Wisconsin residents have likely heard about the Slender Man criminal case that has been constantly talked about across various media outlets over the last several months. The case is regarding a victim who survived 19 stab wounds. Supposedly, two teenage girls stabbed the female victim. These two girls, both 13 years of age, are facing various charges, which the defense believes should be moved to juvenile crimes court.
The 13-year-old girls are both facing charges of intentional homicide in the first degree. Apparently, there was a horror character that the girls read about online. When they reportedly stabbed the other girl, they were trying to please this character, who is known as Slender Man.
A forensic psychologist has said that one of the 13-year-old girls may have early-onset schizophrenia. It appears that this may have been genetic, as her father had been diagnosed with the same mental condition. He had ended up in the hospital for treatment of his condition as an adolescent. A judge is expected to rule in August on whether the girls' requests for their cases to be moved to juvenile court should be allowed.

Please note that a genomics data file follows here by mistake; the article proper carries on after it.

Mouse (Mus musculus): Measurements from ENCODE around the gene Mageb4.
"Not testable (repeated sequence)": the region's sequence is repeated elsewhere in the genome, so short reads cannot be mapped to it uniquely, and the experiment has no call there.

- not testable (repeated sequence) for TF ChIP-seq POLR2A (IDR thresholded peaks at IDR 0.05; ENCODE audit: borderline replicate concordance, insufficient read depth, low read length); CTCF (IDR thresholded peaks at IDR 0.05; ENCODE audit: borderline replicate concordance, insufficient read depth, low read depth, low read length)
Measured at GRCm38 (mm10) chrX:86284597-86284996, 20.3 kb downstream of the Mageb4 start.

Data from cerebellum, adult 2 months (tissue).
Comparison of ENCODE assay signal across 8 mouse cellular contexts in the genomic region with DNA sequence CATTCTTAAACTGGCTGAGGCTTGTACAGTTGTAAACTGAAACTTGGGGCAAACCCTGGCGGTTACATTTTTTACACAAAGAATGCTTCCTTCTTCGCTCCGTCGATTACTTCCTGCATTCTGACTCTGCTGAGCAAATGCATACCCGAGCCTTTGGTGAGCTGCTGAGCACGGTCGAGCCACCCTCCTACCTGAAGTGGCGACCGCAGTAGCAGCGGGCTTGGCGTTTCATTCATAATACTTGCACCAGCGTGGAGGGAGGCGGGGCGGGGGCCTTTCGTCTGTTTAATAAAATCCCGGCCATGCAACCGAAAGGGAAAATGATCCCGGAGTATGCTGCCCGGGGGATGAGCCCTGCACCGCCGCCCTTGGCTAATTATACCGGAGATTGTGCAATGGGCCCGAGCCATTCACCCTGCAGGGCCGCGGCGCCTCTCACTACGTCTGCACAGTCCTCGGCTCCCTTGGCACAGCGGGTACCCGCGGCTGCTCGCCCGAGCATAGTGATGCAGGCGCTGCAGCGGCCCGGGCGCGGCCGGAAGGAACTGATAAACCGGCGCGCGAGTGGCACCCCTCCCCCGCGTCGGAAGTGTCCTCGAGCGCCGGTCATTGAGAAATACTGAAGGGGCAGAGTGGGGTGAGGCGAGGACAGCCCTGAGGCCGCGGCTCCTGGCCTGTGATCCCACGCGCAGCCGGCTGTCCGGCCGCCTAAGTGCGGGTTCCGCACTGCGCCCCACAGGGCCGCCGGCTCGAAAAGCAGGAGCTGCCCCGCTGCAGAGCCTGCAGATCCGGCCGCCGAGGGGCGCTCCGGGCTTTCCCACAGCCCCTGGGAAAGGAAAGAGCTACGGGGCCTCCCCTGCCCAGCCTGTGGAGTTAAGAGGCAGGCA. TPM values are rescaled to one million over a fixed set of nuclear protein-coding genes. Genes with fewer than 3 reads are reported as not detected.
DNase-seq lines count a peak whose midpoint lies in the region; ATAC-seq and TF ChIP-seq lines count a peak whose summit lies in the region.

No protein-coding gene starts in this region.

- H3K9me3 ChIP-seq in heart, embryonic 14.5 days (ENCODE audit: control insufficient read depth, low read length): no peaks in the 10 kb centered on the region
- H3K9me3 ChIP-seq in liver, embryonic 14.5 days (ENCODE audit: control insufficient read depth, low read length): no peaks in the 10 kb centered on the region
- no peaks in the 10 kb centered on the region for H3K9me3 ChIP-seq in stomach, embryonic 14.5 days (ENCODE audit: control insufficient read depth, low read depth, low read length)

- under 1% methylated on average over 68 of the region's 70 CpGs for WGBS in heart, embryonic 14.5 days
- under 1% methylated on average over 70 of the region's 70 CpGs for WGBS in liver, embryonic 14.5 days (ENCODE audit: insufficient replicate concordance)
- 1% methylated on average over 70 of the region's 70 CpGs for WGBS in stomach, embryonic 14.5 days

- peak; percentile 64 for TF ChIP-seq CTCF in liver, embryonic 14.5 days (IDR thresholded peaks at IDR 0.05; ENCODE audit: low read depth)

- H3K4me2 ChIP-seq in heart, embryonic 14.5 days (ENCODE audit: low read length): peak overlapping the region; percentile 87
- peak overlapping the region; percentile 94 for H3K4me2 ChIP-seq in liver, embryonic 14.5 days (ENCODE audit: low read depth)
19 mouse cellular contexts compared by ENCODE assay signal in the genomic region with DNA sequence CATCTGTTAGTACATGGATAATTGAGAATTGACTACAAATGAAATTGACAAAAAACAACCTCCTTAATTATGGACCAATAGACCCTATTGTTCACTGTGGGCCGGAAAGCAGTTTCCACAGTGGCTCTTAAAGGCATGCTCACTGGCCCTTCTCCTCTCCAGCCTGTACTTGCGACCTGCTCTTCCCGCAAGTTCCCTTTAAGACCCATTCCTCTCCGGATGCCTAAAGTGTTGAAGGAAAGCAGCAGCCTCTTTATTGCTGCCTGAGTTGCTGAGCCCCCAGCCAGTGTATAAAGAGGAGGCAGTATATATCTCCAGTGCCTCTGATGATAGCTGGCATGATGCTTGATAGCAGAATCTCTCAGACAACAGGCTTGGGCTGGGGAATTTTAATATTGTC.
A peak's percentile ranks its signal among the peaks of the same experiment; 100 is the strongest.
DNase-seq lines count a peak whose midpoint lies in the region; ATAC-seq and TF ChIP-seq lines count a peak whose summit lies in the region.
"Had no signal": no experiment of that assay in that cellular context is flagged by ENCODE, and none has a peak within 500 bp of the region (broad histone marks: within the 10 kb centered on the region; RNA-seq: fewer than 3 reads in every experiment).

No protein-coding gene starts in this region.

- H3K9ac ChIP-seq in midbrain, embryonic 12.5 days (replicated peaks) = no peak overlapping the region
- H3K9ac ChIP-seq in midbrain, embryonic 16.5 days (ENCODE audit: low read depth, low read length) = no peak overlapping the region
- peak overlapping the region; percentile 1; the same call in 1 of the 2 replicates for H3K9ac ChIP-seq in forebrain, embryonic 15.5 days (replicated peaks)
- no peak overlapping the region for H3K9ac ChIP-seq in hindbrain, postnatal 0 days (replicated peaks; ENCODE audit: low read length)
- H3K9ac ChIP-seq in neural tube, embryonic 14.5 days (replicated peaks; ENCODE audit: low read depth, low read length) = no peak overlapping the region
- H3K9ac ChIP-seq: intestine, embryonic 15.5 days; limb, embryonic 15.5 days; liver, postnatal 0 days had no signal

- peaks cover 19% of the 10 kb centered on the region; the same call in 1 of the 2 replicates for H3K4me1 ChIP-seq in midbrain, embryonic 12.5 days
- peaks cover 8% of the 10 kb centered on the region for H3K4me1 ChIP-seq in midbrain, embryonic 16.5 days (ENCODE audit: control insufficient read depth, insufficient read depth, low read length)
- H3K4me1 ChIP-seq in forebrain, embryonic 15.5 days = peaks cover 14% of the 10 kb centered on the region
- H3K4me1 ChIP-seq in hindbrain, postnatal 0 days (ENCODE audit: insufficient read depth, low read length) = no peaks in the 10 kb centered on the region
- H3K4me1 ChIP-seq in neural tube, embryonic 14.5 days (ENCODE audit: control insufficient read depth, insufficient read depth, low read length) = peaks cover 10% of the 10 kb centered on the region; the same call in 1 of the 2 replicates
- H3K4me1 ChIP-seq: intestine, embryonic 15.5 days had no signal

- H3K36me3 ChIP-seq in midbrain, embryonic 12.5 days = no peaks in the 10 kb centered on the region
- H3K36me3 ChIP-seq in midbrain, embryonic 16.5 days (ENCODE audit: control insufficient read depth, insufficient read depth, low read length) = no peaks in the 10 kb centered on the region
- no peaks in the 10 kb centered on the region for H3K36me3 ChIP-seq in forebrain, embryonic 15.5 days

The reason that the defense attorneys for these girls want the cases to be heard in juvenile crimes court is because there is typically more leeway than in adult court. Teenagers make mistakes, but a criminal conviction -- even just a juvenile record -- can have devastating long-term effects on a teen's future. For Wisconsin residents who have a teen who has been criminally charged, it may be helpful to become familiar with courtroom processes in order to make wise decisions on their children's behalves.
Source: postbulletin.com, "Family history of schizophrenia revealed in Slender Man case", June 17, 2015